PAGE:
CHICAGO — Nearly half of consumers agree finding healthy items on restaurant menus is too difficult, and 68% of consumers think restaurants should call out healthy claims on menus, according to new research from Mintel, Chicago. Additionally, 64% of consumers believe healthy restaurant options are too expensive.
Still, 86% of consumers view dining out as an occasion to indulge, and 62% agree that taste is more important than nutrition when eating at a restaurant. Restaurants may offer healthy side dish substitutions as a way to satisfy consumers looking to balance indulgence with health, Mintel said.
|Caleb Bryant, food service analyst at Mintel|
“As Americans adopt a more holistic approach to their diets, they expect clarity from food service establishments, specifically by making healthy items easily identifiable and including more nutritional claims on menus,” said Caleb Bryant, food service analyst at Mintel. “At the same time, many consumers view dining out as a way to indulge. Restaurants should offer consumers a way to indulge and also incorporate nutrition by expanding menus to include more healthy sides, while also showcasing healthful preparation methods, such as grilled instead of fried foods. This provides options for whatever mood diners are in, whether they want to eat healthy, are looking to indulge, or possibly do both.”
Parents regard the healthy options for children as a top priority, with a 39% increase in ordering healthier food options for children over last year, and 66% of parents saying they would pay more for healthy menu options. Twenty-five per cent of parents say they allow children to eat unhealthy foods when dining out as an indulgence.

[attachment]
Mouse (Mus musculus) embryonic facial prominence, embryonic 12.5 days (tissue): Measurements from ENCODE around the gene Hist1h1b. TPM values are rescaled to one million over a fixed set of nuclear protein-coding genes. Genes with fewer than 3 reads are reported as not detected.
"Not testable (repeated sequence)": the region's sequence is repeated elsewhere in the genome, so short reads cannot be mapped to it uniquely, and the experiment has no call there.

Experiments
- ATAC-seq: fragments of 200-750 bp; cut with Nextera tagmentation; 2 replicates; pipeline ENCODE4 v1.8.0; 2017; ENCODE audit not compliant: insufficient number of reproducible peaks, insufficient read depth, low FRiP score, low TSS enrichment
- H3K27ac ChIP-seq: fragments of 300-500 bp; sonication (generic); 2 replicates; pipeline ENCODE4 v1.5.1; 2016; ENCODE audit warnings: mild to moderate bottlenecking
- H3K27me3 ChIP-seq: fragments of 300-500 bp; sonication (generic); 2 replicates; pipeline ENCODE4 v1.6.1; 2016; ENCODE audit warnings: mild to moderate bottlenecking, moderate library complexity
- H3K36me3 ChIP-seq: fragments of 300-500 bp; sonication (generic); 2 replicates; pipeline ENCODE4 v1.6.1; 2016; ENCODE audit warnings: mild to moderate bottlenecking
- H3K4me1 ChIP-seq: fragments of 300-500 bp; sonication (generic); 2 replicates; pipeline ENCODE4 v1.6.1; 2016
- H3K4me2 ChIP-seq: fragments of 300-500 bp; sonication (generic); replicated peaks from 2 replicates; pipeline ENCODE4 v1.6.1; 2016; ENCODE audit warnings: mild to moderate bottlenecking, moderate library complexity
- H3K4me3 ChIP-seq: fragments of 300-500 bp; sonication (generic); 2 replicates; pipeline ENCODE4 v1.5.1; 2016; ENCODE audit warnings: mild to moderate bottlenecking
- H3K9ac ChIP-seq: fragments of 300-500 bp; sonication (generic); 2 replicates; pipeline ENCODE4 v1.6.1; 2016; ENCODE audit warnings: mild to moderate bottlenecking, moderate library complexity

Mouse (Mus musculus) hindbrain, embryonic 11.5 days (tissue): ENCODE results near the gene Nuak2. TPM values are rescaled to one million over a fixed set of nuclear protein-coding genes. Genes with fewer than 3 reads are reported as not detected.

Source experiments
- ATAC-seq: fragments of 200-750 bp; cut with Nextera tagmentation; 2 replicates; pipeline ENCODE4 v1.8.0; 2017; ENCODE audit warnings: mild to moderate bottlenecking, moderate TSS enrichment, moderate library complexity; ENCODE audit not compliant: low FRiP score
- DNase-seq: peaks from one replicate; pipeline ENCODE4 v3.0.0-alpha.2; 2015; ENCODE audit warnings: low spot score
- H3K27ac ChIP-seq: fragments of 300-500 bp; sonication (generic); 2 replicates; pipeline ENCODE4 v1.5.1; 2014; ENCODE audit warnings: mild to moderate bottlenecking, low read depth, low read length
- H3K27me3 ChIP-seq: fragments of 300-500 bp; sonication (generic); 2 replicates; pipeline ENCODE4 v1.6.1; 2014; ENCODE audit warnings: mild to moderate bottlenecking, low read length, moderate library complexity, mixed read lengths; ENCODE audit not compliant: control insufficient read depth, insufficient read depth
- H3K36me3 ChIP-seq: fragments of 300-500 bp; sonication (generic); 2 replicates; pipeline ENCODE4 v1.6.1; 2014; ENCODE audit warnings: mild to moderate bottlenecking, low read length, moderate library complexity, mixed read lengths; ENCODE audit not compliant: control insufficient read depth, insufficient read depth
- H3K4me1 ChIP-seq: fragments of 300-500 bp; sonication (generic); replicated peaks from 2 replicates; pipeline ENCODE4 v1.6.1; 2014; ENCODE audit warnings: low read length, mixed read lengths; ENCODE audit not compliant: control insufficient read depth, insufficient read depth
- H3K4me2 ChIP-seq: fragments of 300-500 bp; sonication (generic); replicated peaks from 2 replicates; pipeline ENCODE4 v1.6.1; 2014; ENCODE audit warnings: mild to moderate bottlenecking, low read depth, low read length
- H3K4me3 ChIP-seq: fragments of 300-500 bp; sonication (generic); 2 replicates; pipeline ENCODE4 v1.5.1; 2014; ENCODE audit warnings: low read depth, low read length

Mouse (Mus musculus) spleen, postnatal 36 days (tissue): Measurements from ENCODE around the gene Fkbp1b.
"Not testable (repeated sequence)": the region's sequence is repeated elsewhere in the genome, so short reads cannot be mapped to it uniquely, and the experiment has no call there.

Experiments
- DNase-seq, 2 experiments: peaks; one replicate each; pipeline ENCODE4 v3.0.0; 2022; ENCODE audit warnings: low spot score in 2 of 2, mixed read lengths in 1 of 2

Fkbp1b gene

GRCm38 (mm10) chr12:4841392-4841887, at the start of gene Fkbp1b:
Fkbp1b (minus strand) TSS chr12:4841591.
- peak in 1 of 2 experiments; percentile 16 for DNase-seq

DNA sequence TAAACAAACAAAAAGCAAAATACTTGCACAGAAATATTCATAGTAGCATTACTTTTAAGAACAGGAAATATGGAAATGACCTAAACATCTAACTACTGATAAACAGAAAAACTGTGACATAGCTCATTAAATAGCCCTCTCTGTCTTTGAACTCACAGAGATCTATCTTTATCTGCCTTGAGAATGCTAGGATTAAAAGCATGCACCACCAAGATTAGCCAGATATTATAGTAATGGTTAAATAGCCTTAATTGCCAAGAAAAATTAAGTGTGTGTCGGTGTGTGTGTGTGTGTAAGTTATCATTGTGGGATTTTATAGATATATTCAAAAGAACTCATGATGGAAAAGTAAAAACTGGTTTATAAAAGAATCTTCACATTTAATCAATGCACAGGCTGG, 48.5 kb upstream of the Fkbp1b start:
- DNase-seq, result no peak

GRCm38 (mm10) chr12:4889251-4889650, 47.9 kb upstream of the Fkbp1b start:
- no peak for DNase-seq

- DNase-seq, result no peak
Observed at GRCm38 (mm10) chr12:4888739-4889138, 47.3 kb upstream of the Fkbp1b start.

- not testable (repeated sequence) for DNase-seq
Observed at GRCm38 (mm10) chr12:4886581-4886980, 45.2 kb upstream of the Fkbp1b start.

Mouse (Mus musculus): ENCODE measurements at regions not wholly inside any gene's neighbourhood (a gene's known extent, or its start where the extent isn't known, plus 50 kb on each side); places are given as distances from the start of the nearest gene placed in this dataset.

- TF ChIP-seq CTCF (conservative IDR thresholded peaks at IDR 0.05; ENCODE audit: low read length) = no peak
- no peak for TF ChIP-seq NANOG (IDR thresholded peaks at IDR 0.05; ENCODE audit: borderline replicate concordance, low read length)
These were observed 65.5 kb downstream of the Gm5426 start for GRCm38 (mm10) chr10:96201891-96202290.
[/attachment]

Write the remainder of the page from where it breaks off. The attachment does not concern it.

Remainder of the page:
“Kids’ meals are notorious for having low nutritional value, and restaurants have taken steps to add more healthful menu items for children in recent years,” Mr. Bryant said. “But while healthy dining is very important to families, restaurants need to remember that dining out is also considered a treat by many and an opportunity to indulge, even for children. Like adults, restaurants should look to cater to children who want nutritious items and those looking to treat themselves.”
Food service operators also may consider offering better-for-you alternatives to sugary beverages. Twenty-three per cent of consumers are ordering fewer carbonated soft drinks at restaurants compared to a year ago, and 38% agree that most soft drinks contain too much sugar. Consumers say they would like to see more all-natural beverages (38%), more iced tea options (31%) and more flavored waters (25%) served in restaurants.
“As evidenced by struggling retail sales of carbonated soft drinks, consumers are looking for alternatives to high sugar drinks,” Mr. Bryant said. “As soft drinks have been a major revenue stream for the restaurant industry over the years, it’s important that restaurants adapt to consumers’ better-for-you preferences. All-natural beverage options like iced teas and flavored waters offer a healthier alternative for restaurant goers while providing a chance for restaurants to tap another revenue source.”